Human souls, ghosts of the metaverse
Jan. 14, 2023. 9 min. read.
Ghost in the Shell is a classic anime released in 1995, directed by Mamoru Oshii and based on the eponymous manga by Masamune Shirow. The basic plot involves the exploits of a mysterious hacker known as The Puppet Master, which has an uncanny ability to hack both into humans and machines. This has to be understood in the context of the world described in this masterpiece. It is 2029. In this future cybernetic augmentation is commonplace. People’s artificial bodies, known as ‘shells’, retain but a shred of humanity in the form of a brain, with a conscience referred to as its ‘ghost.’
In this world of mechanization and chrome casings, bodies can be upgraded with weaponry, vision-enhancing sensors, storage devices, and much more. The flesh has simply become irrelevant. A burden, even. The human body is nothing but a blank slate to be manipulated, enhanced, and upgraded. And enveloping all this is a vast electronic network that can be directly accessed by the brain through neural implants. The network is vulnerable to hacking though, and this is what kickstarts the plot.
Ghost in the Shell is a sci-fi tale heavily influenced by cyberpunk visuals and themes. But it’s far more than that. It is a philosophical journey that explores fundamental ideas such as the search for one’s identity, and what it really means to be human. Ghost‘s tale is told from the perspective of Motoko Kusanagi, a high-ranking official in Section 9, a semi-clandestine organization tasked with combating cyber terrorism and ghost hacking. Motoko’s body is fully cybernetic, and her mission to find The Puppet Master makes her question whether there’s any humanity left in her at all, and whether or not her ghost is nothing but a figment of her synthetic self.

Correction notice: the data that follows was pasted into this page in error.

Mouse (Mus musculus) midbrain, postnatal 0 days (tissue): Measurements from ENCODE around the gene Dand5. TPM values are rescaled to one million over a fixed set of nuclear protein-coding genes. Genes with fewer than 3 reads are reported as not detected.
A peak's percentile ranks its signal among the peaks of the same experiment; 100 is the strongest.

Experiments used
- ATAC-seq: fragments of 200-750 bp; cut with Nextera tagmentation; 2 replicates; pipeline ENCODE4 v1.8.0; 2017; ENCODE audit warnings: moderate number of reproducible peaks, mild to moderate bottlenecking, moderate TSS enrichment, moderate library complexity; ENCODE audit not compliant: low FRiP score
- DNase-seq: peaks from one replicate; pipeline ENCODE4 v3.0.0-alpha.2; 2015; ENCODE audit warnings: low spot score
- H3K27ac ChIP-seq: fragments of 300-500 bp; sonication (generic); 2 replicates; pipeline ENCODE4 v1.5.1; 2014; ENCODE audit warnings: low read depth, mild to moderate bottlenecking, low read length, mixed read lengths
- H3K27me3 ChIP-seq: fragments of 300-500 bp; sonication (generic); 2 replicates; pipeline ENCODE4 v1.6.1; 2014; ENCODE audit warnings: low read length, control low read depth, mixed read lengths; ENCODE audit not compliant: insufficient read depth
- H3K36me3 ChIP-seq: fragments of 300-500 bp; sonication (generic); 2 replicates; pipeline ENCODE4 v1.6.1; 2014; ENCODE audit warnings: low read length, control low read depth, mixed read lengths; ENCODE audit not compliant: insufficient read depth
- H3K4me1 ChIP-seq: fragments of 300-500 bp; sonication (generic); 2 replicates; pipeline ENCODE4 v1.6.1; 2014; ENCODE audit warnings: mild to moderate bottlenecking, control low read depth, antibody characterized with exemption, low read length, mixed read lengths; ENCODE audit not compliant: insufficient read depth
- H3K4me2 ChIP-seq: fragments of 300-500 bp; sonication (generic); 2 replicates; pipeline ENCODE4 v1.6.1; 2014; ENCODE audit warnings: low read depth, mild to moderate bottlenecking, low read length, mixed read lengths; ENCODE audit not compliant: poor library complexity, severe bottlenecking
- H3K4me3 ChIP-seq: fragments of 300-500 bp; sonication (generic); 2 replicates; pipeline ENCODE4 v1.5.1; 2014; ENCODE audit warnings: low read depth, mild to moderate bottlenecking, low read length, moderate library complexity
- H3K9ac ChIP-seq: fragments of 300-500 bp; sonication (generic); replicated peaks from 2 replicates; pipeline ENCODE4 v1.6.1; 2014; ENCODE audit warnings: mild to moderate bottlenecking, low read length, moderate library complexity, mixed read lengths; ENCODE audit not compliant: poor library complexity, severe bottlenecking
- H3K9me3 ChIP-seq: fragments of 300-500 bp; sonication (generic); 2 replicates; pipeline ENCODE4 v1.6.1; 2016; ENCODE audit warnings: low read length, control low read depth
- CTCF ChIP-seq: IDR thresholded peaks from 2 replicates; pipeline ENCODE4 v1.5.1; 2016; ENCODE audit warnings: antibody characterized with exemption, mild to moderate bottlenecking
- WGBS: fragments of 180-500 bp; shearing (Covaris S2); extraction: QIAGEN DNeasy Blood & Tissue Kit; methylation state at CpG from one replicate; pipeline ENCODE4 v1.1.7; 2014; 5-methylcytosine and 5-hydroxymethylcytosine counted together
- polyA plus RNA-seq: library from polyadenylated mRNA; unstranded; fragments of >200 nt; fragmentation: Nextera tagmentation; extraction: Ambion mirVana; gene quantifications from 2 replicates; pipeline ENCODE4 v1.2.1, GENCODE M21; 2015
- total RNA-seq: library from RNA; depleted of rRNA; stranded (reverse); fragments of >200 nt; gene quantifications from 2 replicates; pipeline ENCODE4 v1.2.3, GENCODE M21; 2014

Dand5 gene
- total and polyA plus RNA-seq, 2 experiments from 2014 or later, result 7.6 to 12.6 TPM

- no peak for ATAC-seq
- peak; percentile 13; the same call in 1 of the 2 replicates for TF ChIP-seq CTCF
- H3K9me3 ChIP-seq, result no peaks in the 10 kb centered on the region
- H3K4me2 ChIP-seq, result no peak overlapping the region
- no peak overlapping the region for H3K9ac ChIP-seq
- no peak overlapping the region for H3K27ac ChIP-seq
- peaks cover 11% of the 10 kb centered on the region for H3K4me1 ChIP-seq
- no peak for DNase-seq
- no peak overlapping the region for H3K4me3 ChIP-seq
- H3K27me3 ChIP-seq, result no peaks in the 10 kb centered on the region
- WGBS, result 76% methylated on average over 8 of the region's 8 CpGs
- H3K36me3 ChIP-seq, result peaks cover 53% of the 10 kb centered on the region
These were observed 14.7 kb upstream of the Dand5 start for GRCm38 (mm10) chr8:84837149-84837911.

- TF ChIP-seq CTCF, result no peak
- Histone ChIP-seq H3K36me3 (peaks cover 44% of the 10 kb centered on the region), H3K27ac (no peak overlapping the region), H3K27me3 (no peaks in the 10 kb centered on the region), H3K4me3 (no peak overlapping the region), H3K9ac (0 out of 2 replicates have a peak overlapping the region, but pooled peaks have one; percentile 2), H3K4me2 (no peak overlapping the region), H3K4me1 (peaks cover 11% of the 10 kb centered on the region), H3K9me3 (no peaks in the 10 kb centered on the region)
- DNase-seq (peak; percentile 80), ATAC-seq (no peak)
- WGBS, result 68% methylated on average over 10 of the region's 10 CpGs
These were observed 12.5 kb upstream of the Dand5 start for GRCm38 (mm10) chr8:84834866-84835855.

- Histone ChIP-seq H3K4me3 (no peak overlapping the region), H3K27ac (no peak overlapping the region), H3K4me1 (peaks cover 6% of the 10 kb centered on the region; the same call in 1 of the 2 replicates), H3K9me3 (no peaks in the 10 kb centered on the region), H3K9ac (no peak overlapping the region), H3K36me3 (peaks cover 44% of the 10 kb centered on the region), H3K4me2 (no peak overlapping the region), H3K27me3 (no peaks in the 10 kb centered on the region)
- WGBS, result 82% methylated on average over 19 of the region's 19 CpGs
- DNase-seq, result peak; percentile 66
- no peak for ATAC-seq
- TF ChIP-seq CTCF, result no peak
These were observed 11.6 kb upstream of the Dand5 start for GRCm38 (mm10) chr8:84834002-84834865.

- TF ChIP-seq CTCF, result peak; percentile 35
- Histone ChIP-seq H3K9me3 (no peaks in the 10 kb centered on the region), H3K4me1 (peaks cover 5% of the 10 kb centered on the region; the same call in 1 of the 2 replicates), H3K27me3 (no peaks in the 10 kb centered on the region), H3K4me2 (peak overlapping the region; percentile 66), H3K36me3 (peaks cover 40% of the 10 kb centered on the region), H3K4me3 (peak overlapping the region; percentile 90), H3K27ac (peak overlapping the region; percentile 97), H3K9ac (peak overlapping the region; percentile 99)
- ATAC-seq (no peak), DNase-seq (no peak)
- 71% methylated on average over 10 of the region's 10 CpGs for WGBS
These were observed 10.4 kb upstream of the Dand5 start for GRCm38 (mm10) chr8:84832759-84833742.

In our current reality, it is 2022. Cybernetic organisms like those described in Ghost In The Shell – or the part-man-part-machine infiltration units in 1984’s The Terminator – do not quite exist yet. But what does exist, in an early form, at least, is the metaverse: a reality-bending digital realm where humans can plug in and ride the virtual lightning into a paradise of surreal colors and textures. William Gibson described it perfectly in the opening line of his seminal work Neuromancer: ‘the sky above the port was the color of television, tuned to a dead channel.’
And this is the nexus where our narrative segues to the question…
…are we still human in the metaverse?
In Ghost In The Shell, the entire world is interconnected by a vast electronic network through which information constantly flows. Motoko can connect to this network any time, thanks to neural implants. In a particularly revealing scene, she says that this ability is one of the main reasons why she feels alive. Yet, she can’t help but feel that this is not what being alive truly means. Motoko’s professional partner, Batou, takes a more simplistic approach. In his view, everyone is just as alive as everyone else, humans and cyborgs alike. But what exactly is it that defines life? And how does biological life differ from digital life?
When we connect to the metaverse, we untether ourselves from the real us. From our physical form, at least. Our selves become digital avatars that roam around a place that doesn’t quite exist, yet, at the same time, it does. In this reality we, humans, are digital entities, representations of our mind (our ‘ghost’) outside of our bodies. Instead, these avatars are artificial creations that carry our ghost throughout a network of interconnected physical bodies. These electronic illusions transport a residual essence of who we are. But who are these digital ghosts? And what do these ghosts do, when we’re not connected to them?